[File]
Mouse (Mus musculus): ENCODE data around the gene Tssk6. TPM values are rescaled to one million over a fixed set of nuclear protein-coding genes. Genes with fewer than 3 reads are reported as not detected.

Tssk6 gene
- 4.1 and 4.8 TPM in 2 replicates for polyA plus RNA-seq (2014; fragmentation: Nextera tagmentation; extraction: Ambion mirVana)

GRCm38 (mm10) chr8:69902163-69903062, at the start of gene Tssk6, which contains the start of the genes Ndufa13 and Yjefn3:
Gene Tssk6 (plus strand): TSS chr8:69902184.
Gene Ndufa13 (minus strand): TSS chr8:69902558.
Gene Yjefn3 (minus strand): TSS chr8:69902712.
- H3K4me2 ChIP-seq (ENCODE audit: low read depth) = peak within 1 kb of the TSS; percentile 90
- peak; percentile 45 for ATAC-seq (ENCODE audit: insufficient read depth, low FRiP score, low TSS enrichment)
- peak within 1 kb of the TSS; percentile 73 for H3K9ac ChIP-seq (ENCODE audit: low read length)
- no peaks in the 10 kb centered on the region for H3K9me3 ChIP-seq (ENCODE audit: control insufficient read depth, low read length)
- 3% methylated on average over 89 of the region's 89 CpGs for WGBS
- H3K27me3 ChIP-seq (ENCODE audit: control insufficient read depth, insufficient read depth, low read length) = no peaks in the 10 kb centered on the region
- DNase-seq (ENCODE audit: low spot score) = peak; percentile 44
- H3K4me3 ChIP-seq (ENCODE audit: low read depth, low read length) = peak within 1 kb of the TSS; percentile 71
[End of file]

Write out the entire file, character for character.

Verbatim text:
Mouse (Mus musculus): ENCODE data around the gene Tssk6. TPM values are rescaled to one million over a fixed set of nuclear protein-coding genes. Genes with fewer than 3 reads are reported as not detected.

Tssk6 gene
- 4.1 and 4.8 TPM in 2 replicates for polyA plus RNA-seq (2014; fragmentation: Nextera tagmentation; extraction: Ambion mirVana)

GRCm38 (mm10) chr8:69902163-69903062, at the start of gene Tssk6, which contains the start of the genes Ndufa13 and Yjefn3:
Gene Tssk6 (plus strand): TSS chr8:69902184.
Gene Ndufa13 (minus strand): TSS chr8:69902558.
Gene Yjefn3 (minus strand): TSS chr8:69902712.
- H3K4me2 ChIP-seq (ENCODE audit: low read depth) = peak within 1 kb of the TSS; percentile 90
- peak; percentile 45 for ATAC-seq (ENCODE audit: insufficient read depth, low FRiP score, low TSS enrichment)
- peak within 1 kb of the TSS; percentile 73 for H3K9ac ChIP-seq (ENCODE audit: low read length)
- no peaks in the 10 kb centered on the region for H3K9me3 ChIP-seq (ENCODE audit: control insufficient read depth, low read length)
- 3% methylated on average over 89 of the region's 89 CpGs for WGBS
- H3K27me3 ChIP-seq (ENCODE audit: control insufficient read depth, insufficient read depth, low read length) = no peaks in the 10 kb centered on the region
- DNase-seq (ENCODE audit: low spot score) = peak; percentile 44
- H3K4me3 ChIP-seq (ENCODE audit: low read depth, low read length) = peak within 1 kb of the TSS; percentile 71